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Rubus hispidus

Common Name(s):
Bristly dewberry, Swamp dewberry
Native Plants, Perennials, Shrubs

Swamp dewberry is a native perennial shrub in the Roseaceae family. The stems are light green to red, angular or terete, and sparsely to moderately covered with bristly hairs. In addition, sometimes softer hairs and widely scattered small prickles are present along the stems.  It is a trailing species that is commonly found in wetland areas, disturbed habitats, forest edges, meadows, fields, and swamps.  The stems easily root at the tips forming new plants.

Regions:  Mountain, Piedmont, Coastal Plains

Seasons of Interest:  Spring, Summer

Wildlife Value: The flowers of Swamp Dewberry are visited primarily by bees, including both long-tongued and short-tongued bees. Other insects that may visit the flowers include Syrphid flies, bee flies, small butterflies, and skippers. Both nectar and pollen are available as floral rewards to such visitors. Many insects such as leaf beetles, aphids, leafhoppers, treehoppers, the larvae of sawflies, and the caterpillars of many moths feed on the leaves, stems, fruit, plant juices, and other parts of these woody plants.  The fruits are eaten by many species of songbirds. Many mammals also feed on the fruits of dewberries and other Rubus spp., including the Black Bear, Gray Fox, Red Fox, Raccoon, Opossum, Eastern Chipmunk, Red Squirrel, Gray Squirrel, Fox Squirrel, White-Footed Mouse, and Woodland Deer Mouse.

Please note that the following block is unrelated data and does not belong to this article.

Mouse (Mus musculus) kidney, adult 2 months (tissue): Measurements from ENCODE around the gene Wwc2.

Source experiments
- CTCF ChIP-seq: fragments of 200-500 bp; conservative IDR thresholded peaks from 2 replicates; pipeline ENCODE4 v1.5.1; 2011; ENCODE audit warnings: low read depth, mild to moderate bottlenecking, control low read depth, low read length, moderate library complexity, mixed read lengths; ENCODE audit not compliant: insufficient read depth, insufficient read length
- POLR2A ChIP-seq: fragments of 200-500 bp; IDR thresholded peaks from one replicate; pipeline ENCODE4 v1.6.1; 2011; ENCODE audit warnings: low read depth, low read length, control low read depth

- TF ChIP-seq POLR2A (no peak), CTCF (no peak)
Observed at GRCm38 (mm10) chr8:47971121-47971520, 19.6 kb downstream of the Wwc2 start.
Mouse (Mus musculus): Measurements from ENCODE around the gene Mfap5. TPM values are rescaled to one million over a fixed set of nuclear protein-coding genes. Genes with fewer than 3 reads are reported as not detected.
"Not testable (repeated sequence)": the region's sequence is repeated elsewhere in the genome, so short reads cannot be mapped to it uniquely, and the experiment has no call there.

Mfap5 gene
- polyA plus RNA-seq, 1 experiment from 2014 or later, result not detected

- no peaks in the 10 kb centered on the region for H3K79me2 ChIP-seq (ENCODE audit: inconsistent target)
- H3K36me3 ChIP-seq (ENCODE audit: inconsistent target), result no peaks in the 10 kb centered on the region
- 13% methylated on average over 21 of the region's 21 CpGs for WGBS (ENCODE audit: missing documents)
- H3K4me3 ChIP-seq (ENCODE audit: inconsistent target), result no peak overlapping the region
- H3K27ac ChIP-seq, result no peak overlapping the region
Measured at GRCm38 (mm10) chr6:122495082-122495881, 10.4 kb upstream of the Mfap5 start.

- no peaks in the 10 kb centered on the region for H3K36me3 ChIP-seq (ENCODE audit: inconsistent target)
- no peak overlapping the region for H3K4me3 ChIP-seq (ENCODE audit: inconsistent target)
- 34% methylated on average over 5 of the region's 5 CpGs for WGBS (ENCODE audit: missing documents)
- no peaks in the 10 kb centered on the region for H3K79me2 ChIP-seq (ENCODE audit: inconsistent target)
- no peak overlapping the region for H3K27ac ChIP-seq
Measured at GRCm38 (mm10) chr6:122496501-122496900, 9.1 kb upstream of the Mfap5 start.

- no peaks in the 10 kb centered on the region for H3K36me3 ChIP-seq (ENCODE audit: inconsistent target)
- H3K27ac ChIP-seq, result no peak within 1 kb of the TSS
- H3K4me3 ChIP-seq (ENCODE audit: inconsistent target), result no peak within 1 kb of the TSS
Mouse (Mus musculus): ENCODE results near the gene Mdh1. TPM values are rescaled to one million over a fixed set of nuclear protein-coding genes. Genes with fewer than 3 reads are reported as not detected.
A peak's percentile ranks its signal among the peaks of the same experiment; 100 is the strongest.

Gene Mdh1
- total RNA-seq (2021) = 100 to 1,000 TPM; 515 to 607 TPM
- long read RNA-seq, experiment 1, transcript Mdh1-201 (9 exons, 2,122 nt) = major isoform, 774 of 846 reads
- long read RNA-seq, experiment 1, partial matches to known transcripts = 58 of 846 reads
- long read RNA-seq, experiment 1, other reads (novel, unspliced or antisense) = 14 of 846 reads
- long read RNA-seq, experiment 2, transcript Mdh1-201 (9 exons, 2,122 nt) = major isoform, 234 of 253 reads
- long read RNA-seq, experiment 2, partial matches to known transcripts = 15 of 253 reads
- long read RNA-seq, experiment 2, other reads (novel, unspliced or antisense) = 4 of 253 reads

Spring, summer
2 ft.
Flower Color:
The Bristly dewberry has alternate three-parted (trifolate) compound leaves with coarsely toothed margins and many bristles. Individual leaflets ovate to obovate 1-2½" long and about one-half as much across. The upper leaflet surface is medium green, hairless, and somewhat shiny, while the lower surface is more pale and sometimes softly hairy.
Each white flower of the Bristly dewberry is ½-¾" across, with 5 petals, 5 light green sepals that are united at the base, a ring of numerous stamens, and a compound pistil at its center that is light green. The petals are oblong-elliptic in shape and the sepals are ovate and softly hairy. The blooming period occurs during early to mid-summer for about 3 weeks. Fruits are compound (aggregate) drupes 1/4" - 1/2" long, starting out green, moving to red, and finally dark purple when ripe.
Sun, light shade
Aggregate drupe
North America
8 ft.
wetland, wet soil, wet sites, bees, nectar, pollinator, perennial, wildlife, songbirds, wet

NCCES plant id: 3241

Rubus hispidus Rubus hispidus
Cliff, CC-BY-SA-3.0
Rubus hispidus Unripe fruit
Steven G. Johnson, CC-BY-SA-3.0